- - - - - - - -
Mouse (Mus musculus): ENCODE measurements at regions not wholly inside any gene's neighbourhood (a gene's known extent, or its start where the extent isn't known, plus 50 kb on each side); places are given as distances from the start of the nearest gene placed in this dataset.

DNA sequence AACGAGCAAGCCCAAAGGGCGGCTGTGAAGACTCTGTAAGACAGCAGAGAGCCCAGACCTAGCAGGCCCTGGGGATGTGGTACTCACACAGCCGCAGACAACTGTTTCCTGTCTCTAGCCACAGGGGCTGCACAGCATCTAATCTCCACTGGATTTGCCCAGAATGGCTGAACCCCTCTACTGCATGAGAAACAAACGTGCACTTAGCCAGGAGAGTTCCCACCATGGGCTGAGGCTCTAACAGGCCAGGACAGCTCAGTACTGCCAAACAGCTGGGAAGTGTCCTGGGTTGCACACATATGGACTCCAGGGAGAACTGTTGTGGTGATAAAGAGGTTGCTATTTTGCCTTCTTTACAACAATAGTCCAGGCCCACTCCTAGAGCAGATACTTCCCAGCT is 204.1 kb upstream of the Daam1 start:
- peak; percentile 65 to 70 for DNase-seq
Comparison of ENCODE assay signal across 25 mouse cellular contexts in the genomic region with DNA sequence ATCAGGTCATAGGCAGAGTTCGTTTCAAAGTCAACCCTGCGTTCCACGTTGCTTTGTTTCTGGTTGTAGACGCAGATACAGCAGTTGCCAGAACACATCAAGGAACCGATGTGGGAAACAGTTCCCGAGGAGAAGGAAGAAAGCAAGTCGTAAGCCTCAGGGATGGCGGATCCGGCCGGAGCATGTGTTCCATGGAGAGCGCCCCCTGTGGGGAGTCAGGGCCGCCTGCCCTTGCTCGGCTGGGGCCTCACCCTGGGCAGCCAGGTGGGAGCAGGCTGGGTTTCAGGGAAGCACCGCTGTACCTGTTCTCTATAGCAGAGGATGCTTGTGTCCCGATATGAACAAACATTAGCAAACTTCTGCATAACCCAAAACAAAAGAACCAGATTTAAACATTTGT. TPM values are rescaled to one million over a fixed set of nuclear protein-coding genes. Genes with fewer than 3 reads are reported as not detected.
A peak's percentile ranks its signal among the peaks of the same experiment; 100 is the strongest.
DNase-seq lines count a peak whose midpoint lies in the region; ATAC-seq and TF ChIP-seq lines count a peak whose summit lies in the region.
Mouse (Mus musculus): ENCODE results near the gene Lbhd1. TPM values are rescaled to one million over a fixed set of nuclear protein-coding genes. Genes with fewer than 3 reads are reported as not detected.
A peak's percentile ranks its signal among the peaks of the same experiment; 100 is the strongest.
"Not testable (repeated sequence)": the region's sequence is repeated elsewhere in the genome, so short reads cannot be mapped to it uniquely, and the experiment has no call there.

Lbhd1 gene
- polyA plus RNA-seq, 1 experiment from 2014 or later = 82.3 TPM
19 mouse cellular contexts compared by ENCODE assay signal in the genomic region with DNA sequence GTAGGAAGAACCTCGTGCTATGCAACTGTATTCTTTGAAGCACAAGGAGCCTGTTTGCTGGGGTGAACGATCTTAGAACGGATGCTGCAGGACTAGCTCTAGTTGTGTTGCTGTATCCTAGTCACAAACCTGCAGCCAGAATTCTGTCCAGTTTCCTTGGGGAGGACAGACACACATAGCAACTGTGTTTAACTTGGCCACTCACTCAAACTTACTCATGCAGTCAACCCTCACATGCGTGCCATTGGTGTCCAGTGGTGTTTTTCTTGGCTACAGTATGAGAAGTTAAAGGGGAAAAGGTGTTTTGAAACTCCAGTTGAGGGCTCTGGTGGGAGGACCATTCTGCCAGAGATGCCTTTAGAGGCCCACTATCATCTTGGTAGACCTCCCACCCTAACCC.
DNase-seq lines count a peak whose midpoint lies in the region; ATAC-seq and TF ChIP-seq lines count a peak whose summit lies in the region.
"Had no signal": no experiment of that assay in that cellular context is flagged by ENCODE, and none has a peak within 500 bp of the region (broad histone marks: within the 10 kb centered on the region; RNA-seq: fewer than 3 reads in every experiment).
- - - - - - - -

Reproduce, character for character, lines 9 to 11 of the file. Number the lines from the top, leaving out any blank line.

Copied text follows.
"Not testable (repeated sequence)": the region's sequence is repeated elsewhere in the genome, so short reads cannot be mapped to it uniquely, and the experiment has no call there.

Lbhd1 gene
- polyA plus RNA-seq, 1 experiment from 2014 or later = 82.3 TPM